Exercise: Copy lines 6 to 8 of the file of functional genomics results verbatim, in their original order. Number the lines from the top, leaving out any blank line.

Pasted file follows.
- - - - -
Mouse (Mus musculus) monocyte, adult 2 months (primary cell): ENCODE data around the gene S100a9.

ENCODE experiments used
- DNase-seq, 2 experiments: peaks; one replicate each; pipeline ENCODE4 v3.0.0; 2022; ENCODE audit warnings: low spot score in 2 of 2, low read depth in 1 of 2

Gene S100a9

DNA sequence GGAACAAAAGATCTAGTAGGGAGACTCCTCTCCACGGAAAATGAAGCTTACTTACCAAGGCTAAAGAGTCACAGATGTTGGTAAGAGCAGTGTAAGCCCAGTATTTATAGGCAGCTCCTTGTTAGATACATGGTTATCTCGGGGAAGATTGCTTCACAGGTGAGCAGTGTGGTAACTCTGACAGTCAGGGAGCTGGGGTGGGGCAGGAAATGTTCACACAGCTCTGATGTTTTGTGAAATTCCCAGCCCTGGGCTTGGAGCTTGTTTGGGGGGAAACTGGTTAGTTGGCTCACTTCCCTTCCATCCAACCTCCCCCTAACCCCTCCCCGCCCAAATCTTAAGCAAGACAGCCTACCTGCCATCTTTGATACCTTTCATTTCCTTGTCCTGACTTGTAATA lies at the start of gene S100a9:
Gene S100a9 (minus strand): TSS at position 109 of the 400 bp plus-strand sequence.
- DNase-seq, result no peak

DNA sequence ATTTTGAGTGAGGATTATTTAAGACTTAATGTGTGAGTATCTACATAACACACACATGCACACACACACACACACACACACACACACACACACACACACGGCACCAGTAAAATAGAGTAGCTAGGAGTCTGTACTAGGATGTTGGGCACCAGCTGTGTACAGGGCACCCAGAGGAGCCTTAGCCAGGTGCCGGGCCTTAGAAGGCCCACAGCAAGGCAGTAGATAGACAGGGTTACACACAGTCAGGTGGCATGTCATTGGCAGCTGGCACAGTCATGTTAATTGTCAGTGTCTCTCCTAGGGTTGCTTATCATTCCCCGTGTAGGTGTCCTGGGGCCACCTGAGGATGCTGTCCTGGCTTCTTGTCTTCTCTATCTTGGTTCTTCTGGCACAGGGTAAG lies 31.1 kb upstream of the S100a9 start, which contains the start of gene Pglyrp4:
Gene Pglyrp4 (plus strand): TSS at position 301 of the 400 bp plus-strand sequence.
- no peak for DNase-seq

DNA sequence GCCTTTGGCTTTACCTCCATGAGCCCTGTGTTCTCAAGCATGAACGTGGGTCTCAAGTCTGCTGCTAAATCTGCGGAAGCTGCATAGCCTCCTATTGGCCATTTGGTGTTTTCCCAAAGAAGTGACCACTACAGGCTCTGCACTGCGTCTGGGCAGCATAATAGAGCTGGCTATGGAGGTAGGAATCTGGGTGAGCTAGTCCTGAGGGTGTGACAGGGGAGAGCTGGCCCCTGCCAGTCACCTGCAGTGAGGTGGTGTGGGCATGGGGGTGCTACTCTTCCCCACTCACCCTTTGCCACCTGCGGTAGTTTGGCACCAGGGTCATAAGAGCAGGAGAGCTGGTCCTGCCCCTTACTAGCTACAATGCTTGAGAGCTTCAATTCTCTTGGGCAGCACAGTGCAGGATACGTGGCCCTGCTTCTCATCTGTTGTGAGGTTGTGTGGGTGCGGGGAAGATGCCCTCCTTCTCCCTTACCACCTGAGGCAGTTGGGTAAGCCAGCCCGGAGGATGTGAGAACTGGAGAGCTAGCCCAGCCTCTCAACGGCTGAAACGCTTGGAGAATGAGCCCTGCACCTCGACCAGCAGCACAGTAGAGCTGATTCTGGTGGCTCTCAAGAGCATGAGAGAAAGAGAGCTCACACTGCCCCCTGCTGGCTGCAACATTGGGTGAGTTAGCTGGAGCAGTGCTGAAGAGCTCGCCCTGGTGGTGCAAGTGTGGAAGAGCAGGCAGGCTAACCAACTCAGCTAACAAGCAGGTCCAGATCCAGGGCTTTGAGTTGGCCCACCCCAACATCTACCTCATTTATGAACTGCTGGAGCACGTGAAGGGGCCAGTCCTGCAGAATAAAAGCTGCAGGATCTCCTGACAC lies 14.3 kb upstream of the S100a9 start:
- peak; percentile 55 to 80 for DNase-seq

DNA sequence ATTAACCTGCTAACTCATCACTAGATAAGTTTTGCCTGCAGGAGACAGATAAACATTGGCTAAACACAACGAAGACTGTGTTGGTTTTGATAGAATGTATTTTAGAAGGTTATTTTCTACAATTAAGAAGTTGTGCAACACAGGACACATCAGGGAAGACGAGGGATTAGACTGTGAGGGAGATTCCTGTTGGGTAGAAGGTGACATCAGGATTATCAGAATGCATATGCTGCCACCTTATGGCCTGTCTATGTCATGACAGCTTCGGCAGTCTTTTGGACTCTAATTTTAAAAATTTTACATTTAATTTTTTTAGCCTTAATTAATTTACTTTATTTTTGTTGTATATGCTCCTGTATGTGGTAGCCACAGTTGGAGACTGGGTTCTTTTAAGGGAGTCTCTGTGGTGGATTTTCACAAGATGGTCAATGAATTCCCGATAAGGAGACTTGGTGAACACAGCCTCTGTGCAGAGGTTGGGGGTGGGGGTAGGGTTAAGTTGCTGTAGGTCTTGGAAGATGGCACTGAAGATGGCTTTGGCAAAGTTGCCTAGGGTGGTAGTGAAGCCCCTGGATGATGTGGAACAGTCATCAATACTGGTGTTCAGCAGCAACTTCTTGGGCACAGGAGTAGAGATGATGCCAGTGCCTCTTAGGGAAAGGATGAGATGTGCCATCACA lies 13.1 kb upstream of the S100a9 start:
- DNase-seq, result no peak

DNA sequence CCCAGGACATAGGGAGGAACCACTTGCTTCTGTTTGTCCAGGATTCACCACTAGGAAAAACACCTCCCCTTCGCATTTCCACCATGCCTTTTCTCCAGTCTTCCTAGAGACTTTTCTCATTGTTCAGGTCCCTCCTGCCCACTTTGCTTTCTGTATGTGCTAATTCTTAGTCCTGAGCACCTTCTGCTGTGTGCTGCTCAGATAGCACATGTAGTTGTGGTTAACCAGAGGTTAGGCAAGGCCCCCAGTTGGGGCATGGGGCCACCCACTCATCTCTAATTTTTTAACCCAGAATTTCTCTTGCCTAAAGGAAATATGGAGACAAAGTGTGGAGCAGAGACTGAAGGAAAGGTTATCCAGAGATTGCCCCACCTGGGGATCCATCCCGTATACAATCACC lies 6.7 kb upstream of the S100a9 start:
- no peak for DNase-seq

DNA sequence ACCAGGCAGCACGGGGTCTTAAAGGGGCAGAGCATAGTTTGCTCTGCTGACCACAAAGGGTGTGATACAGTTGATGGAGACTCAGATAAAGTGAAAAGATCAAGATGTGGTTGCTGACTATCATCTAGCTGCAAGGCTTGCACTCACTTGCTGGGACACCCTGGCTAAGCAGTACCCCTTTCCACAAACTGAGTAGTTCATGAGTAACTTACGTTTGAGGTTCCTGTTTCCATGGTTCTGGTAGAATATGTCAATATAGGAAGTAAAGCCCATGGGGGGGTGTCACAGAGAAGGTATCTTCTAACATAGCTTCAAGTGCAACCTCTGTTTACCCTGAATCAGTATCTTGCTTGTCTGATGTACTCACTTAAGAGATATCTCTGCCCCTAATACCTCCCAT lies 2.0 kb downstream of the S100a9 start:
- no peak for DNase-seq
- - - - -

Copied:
Gene S100a9 (minus strand): TSS at position 109 of the 400 bp plus-strand sequence.
- DNase-seq, result no peak

DNA sequence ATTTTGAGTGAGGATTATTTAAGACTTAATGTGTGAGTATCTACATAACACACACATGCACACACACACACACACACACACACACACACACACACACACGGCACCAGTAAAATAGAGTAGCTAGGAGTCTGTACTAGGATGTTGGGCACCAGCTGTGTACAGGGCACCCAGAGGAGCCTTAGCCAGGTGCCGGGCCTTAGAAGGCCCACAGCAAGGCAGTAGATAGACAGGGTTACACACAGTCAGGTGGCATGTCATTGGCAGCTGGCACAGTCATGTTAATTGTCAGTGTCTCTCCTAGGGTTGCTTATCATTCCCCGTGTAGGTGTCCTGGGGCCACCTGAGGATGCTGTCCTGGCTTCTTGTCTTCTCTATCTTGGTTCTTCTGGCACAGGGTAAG lies 31.1 kb upstream of the S100a9 start, which contains the start of gene Pglyrp4: